Feb. 11th, 2012

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Back to normality now.  Met Mr Neighbour this morning and exchanged cordial 'hello's' - so much for the early morning hoovering and French Horn practice!!

The weather is chilly and damp, and not anything like as bad the kind of meterological horror that's rampaging across much of England and... Italy!  Sometimes it's quite nice to be living on the Atlantic seaboard.  Our snowdrops and hellebores are looking quite content, thank you.

Sophie's back, after having had a new timing belt and water pump fitted.  This'll set me back a bit, but that was the beauty of getting such a bargain buy - I've had some extra money set aside which I can use to invest in her long-term future.  This is an unusual luxury which I've never experienced before.  Most of the time, I've crippled myself buying the damned thing, and then I've spent the next few years chasing my tail and playing financial catch-up, biting my nails and chewing my fingers as I angst over how much the next MOT will cost.

I don't know if I'll manage to get to Saint Andrews for the medieval weekend or not.  The cost of accomodation is off-putting, and it's the wrong time of year.  I've got two big orders for the plant catalogues which should be placed as soon as possible, and these will probably cost the same as petrol & accomodation for the weekend.  So I'm swithering still, and will probably still be swithering on Thursday.  If The Boss sends me off up Fife & Perth way to deliver inscribed slates and med pot next Friday, I might very well stay on for the event, but otherwise... We shall see!

An alternative view of Lincoln Cathedral now, courtesy of the roof walk.  It always impresses me how much effort our medieval friends put into their ecclesiastical structures: even up here, a vast distance away from the casual onlookers below, everything is beautifully crafted and ornamented.  It's a good indication that the masons were working for the benefit of God as much as for themselves - I doubt very much if they ever imagined that bands of intrepid tourists and architecture-fanatics would be traipsing around the roof-top admiring their handiwork.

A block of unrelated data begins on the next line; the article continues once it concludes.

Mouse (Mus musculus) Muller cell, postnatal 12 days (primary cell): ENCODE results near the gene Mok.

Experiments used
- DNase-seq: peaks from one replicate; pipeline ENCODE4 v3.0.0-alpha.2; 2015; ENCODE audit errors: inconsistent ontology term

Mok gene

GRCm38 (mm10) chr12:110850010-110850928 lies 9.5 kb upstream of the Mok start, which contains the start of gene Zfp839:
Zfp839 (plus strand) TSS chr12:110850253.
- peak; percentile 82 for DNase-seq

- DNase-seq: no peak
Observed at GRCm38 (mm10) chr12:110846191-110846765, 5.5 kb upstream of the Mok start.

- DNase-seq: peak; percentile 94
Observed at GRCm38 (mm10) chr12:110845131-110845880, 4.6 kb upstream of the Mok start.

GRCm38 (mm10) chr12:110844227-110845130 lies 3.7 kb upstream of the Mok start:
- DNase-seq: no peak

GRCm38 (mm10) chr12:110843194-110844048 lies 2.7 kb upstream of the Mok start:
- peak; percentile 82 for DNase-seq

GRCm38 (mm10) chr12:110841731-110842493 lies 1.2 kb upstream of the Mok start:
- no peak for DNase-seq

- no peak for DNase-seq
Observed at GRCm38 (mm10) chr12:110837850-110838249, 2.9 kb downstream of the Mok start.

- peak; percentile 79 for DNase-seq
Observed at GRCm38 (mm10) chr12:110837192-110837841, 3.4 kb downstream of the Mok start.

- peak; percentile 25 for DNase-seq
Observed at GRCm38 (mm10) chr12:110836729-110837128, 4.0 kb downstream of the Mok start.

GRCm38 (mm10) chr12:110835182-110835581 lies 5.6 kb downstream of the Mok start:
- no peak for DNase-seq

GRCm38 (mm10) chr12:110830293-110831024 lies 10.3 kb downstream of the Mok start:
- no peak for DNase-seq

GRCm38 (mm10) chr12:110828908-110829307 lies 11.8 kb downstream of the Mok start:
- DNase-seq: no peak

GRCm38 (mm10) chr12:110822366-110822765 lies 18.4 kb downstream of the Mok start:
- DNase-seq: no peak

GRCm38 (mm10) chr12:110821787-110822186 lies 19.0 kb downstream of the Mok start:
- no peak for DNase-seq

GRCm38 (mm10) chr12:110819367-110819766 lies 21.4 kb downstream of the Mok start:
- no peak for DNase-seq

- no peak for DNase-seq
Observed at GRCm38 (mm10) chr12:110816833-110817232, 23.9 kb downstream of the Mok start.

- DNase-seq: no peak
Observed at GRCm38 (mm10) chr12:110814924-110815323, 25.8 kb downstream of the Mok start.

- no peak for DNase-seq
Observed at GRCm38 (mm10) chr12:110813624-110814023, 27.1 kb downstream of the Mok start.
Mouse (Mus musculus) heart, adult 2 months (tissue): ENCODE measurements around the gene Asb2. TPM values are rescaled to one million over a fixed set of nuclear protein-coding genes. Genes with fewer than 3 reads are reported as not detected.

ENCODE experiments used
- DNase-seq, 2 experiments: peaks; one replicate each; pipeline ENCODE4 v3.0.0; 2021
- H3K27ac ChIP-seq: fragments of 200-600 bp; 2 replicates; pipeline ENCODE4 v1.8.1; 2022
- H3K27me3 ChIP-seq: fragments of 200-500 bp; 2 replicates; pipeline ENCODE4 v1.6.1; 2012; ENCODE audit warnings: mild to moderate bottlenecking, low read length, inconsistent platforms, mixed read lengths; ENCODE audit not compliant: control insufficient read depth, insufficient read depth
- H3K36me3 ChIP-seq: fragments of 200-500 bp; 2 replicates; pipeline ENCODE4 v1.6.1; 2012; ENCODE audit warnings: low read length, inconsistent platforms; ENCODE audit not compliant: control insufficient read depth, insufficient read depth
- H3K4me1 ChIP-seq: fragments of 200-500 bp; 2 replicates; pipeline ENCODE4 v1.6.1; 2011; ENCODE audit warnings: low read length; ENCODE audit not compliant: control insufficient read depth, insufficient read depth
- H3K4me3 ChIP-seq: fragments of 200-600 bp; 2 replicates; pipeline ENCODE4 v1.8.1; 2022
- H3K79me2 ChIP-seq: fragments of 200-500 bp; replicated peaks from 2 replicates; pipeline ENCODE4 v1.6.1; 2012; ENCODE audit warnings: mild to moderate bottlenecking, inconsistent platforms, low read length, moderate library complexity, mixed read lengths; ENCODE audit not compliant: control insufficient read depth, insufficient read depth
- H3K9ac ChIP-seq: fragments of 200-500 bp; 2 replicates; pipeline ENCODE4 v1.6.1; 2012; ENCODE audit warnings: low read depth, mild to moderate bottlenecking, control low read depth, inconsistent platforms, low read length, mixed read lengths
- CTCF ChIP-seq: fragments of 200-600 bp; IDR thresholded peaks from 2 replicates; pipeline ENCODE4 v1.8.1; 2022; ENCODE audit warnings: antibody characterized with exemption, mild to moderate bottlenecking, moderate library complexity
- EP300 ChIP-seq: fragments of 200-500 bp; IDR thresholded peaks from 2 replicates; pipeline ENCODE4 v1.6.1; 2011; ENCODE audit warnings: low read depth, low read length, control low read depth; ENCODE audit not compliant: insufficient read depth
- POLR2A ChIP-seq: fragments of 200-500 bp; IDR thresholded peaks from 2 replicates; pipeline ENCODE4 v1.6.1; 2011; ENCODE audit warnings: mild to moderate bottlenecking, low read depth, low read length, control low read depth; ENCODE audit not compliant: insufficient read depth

This is a view of the Central Tower, as seen from the parapet roofwalk, and very imposing it is, too.  It collapsed in the late 13th century, and was rebuilt in the Gothic style:-




And these are the towers which dominate the West Front, again seen from this unusual perspective:-




Amongst all this Gothic rebuilding, some traces of Romanesque can still be identified.  Like these windows, with their rounded arches:-




The proliferation of iron cross-ties in the wall probably hints at just how much reinforcement has been required over the centuries to keep this structure safely intact for future generations.

And now, here's a close-up of the Romanesque details, and after reading Fawcett's book I should really be able to tell you more about the capitals on the nook-shafts (at least I've sussed out the nook-shafts, which are the round pillars set into angles in the masonry around openings such as doors and windows).  What I can tell you for sure is that these aren't cushions, or volutes, but the ones in between which I think may be called scalloped - in case you're wondering, a cushion has a single semi-circular face on each side of the capital,the scalloped (if it's called that) has the surface of the capital subdivided into two or more, while the volute has an extra moulding at the junction between the surfaces which is evidently inspired by the Corinthian column of the Classical Orders.

Aargh!  No wonder I can't get my head around this architecture business!!  These architectural history boffins quite literally speak a foreign language....


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